Physicians’ reimbursement revenue was soft in 2014, but it looked firmer in states that rejected Patient Protection and Affordable Care Act (PPACA) Medicaid expansion money than in Medicaid-expansion states.
The analysts based the report on the records of 19,600 physicians who have been using the athenahealth system since before 2012. The PPACA public health insurance exchange and PPACA Medicaid expansion programs came to life in January 2014, and new PPACA major medical coverage underwriting and pricing rules took effect that month.
In non-expansion states, the revenue of the surgeons who use the athenahealth system increased 4 percent between 2013 and 2014. In Medicaid-expansion states, the surgeons’ revenue increased 2 percent.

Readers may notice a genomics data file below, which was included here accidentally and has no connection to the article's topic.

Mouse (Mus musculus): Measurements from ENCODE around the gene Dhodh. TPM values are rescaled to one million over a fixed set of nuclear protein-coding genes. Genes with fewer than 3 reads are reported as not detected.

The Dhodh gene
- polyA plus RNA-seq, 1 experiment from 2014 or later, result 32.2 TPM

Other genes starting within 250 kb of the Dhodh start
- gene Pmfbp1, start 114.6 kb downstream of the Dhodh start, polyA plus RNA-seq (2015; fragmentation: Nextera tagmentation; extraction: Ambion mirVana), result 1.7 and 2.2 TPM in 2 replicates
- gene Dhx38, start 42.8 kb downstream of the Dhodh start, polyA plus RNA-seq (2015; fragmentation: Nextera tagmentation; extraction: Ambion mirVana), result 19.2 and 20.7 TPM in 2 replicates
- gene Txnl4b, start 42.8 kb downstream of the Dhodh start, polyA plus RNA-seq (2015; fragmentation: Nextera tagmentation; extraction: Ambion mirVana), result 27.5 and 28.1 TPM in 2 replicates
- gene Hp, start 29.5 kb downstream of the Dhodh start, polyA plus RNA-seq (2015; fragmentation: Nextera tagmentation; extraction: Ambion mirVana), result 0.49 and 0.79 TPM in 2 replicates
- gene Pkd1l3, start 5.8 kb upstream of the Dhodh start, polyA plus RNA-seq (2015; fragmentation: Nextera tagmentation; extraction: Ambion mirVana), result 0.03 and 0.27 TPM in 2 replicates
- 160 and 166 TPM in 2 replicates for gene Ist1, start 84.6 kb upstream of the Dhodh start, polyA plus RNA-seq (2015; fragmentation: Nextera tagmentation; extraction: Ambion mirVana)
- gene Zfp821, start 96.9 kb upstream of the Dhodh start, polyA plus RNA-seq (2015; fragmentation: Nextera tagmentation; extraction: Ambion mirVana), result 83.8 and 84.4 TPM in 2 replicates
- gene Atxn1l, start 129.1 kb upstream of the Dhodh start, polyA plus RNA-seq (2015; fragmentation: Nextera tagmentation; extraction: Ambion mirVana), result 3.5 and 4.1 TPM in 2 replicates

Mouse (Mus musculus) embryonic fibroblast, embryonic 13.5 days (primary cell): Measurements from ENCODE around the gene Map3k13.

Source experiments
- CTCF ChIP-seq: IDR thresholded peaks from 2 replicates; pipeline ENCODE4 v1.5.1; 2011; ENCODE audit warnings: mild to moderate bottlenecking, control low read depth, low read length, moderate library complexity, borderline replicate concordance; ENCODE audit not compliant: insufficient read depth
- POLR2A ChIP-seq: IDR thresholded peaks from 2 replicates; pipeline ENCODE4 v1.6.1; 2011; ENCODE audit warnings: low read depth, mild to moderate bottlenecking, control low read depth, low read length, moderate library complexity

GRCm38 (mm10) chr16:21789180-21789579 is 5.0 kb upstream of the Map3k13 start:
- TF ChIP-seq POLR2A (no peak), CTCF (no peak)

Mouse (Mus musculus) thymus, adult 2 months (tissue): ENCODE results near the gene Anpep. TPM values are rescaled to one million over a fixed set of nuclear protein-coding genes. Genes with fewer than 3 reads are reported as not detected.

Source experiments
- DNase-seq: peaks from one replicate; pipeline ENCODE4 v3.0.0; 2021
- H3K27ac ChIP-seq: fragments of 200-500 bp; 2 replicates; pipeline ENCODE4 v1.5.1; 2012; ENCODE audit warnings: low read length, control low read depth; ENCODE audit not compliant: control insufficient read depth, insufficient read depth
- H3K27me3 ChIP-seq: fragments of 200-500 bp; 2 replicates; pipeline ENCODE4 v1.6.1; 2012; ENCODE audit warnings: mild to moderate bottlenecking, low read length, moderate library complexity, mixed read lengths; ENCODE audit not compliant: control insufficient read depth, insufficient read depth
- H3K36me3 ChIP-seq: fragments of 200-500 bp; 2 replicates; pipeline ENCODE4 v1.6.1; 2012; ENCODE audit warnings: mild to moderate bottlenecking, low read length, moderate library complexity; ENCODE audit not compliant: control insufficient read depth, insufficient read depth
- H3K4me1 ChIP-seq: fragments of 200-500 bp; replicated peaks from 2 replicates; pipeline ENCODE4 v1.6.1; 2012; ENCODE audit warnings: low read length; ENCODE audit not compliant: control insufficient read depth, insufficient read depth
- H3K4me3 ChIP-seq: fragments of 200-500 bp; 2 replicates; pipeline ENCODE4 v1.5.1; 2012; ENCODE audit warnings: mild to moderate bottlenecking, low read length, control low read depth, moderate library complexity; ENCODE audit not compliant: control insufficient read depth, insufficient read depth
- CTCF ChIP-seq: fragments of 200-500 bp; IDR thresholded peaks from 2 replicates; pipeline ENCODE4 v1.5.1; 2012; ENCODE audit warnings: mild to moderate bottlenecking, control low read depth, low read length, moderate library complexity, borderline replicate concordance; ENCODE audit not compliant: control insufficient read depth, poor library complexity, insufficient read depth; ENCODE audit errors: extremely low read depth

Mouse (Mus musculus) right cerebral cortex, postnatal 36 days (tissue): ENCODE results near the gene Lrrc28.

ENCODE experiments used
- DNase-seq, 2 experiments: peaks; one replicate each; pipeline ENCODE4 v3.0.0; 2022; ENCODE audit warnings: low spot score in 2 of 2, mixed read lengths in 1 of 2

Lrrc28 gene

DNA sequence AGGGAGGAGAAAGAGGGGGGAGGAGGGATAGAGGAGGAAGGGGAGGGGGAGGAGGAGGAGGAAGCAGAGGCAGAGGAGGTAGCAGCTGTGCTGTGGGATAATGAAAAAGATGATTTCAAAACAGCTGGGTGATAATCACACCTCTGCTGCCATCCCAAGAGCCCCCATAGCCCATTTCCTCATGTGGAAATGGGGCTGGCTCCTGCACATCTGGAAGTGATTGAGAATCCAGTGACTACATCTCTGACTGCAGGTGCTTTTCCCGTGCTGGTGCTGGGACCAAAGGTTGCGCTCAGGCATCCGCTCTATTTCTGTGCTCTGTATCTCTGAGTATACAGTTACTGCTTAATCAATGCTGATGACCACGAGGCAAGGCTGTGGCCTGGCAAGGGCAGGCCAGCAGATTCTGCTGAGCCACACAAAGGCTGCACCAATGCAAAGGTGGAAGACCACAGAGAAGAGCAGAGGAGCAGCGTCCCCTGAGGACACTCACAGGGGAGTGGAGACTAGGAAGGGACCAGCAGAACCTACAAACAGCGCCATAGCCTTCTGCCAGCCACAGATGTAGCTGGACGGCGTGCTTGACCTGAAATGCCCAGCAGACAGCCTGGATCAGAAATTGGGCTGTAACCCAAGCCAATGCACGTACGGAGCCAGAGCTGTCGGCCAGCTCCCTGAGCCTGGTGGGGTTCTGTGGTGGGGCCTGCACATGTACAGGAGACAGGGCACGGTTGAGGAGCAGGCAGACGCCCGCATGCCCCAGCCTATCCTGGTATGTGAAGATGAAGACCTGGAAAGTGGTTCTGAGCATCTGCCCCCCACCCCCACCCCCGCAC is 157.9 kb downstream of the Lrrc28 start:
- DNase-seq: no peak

The gap was narrower in the primary care sector: there, physician revenue increased 3.3 percent in the non-expansion states, and 3 percent in the Medicaid-expansion states.
Surgeons in Medicaid-expansion states did better in terms of per “relative value unit,” or unit of care delivered, but worse in terms of patient volume, according to the athenahealth data. Revenue per RVU increased 2.2 percent in the expansion states but fell 0.2 percent in the non-expansion states.
But the number of visits per surgeon increased just 1 percent in the Medicaid-expansion states, and 3 percent in the non-expansion states.
In the primary care sector, the picture was different. There, visit volume dropped in both in the expansion states and the non-expansion states, but more in the non-expansion states. Revenue per SVU increased 3 percent in the non-expansion states and 2.1 percent in the expansion states.